Fact: Sexual assault victims may not say "no" or not fight back for a variety of reasons including fear and confusion. Rape victims often report being "frozen" by fear during the assault, making them unable to fight back; other victims may not actively resist for fear of angering the assailant and causing him to use more force in the assault. Pressure to be liked and not be talked about negatively by a peer will sometimes cause adolescents or children to avoid fighting back or actively resisting.


Individuals with disabilities are not affected by domestic and sexual violence.

Fact: Physical and sexual assault, emotional abuse, neglect and other crimes are perpetrated against individuals with disabilities. Victimization rates for disabled adults are 4-10 times higher than those for individuals without disabilities. Children with disabilities are also victimized to a higher degree than children without disabilities.

The majority of the perpetrators of these crimes are male and known to the victims. Disabled persons are assaulted and abused by caregivers, healthcare workers, intimate partners, family members, and other individuals. Perpetrators are sometimes other disabled persons. These crimes usually occur in the victims' homes or in hospitals. Access to victim assistance resources, including law enforcement intervention and medical care, is often very limited for many disabled persons.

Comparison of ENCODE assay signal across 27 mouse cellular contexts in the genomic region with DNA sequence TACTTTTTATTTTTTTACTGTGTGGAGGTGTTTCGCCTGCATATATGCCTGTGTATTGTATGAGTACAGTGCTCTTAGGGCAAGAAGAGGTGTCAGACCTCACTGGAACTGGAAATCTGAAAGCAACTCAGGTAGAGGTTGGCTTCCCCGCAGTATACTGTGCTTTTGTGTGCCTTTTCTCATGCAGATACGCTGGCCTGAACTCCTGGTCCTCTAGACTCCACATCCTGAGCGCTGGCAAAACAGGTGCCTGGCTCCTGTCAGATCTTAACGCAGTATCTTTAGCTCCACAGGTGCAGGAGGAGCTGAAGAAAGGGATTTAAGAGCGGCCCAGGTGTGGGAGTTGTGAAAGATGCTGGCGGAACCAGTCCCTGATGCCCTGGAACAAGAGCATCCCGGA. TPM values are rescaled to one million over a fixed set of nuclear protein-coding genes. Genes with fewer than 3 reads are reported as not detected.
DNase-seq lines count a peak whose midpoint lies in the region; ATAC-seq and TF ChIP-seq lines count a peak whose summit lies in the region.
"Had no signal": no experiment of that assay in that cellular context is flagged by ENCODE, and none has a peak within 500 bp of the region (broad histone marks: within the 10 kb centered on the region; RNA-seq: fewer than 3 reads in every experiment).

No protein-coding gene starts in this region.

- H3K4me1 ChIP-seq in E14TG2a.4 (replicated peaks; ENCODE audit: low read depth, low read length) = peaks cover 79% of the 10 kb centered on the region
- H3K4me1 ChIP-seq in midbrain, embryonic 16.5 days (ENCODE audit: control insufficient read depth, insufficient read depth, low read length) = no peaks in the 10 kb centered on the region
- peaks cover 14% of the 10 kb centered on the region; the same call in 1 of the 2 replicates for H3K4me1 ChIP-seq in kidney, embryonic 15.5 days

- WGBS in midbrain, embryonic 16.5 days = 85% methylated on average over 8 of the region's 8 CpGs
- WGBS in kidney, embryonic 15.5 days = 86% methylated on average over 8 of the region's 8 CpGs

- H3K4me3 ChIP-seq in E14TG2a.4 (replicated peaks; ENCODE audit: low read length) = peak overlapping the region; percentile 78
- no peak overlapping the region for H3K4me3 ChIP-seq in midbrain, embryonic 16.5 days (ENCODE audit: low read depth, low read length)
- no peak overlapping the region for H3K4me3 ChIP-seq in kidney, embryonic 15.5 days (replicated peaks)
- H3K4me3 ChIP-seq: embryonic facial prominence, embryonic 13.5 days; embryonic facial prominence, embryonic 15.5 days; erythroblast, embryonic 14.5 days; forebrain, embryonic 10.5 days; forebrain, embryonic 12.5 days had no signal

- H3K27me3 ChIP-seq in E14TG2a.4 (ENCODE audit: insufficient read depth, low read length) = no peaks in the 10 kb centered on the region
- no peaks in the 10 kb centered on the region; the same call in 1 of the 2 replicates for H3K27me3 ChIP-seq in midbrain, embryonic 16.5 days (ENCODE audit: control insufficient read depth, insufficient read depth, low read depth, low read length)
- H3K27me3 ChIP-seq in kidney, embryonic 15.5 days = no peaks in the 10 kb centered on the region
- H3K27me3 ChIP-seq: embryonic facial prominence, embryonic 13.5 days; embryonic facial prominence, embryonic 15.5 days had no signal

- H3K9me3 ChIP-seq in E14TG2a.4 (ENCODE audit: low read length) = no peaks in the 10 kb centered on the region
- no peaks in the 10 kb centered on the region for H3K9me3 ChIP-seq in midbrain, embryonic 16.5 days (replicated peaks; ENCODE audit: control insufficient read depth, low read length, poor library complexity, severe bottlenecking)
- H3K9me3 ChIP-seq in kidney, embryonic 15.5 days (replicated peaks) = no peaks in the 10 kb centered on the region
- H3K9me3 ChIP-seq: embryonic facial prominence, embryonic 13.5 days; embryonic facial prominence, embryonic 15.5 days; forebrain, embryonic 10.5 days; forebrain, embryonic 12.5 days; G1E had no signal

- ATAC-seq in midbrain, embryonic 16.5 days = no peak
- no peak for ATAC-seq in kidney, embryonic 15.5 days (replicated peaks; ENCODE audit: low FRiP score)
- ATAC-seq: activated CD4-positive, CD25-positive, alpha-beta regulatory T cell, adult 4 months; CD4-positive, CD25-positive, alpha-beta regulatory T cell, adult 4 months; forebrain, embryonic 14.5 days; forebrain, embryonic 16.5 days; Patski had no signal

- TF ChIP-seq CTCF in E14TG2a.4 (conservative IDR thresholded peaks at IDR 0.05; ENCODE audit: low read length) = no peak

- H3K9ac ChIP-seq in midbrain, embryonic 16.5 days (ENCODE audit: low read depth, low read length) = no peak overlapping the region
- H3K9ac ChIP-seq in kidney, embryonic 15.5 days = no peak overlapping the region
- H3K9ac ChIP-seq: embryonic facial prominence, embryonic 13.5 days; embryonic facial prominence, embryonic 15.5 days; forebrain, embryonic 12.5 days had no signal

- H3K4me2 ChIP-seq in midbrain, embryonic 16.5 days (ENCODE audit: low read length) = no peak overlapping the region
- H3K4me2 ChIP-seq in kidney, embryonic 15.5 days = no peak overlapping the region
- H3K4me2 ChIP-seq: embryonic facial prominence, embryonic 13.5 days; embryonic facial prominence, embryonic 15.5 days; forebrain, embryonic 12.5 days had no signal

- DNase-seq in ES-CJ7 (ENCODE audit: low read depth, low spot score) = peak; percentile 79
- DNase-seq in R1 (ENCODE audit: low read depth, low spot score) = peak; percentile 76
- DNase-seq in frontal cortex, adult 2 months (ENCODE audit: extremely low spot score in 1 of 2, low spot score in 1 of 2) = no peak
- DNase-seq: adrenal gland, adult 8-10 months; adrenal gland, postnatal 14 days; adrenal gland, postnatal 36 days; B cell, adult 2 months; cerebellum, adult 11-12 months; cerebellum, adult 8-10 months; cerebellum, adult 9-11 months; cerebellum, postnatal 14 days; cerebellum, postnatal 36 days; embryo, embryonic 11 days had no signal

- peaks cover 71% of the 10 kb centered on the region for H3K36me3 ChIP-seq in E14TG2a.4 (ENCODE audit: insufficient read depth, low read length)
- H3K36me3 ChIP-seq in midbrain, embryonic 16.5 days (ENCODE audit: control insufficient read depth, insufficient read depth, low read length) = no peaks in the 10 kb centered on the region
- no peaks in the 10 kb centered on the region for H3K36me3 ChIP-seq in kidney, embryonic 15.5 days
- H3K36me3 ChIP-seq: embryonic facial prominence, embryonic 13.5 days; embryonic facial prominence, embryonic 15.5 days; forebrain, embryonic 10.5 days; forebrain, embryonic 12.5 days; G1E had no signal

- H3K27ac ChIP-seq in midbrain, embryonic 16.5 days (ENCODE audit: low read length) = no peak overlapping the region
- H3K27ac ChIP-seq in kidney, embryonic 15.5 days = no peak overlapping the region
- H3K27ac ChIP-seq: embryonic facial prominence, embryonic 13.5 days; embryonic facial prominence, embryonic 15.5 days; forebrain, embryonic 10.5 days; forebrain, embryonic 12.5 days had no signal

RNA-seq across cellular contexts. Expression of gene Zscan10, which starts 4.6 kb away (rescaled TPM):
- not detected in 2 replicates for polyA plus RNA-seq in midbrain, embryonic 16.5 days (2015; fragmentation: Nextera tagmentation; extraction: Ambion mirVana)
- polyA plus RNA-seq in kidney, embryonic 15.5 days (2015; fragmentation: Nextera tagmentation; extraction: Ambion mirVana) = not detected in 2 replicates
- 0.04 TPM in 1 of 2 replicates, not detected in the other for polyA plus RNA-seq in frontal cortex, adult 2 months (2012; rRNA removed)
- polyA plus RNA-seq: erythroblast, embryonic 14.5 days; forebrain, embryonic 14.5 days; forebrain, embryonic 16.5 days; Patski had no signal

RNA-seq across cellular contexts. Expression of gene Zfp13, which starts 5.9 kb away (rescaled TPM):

Men can’t be raped if they don’t want to be.

Fact: Any man can be sexually assaulted. It doesn’t matter who he is, how big or strong he is, or his sexual orientation. Some men are sexually assaulted by women. Most are raped by men. The majority of men who rape other men consider themselves heterosexual. They rape men to exert control and cause harm and humiliation.

Some men who are raped get an erection or ejaculate while being attacked. This reaction is a physiological response to physical contact or extreme stress. Although a perpetrator may try to convince a victim otherwise, getting an erection or ejaculating during a sexual assault or rape is not a sign of consent, pleasure, or sexual orientation.


Some girls and guys 'ask for it' by the way they act, dress, dance, or drink.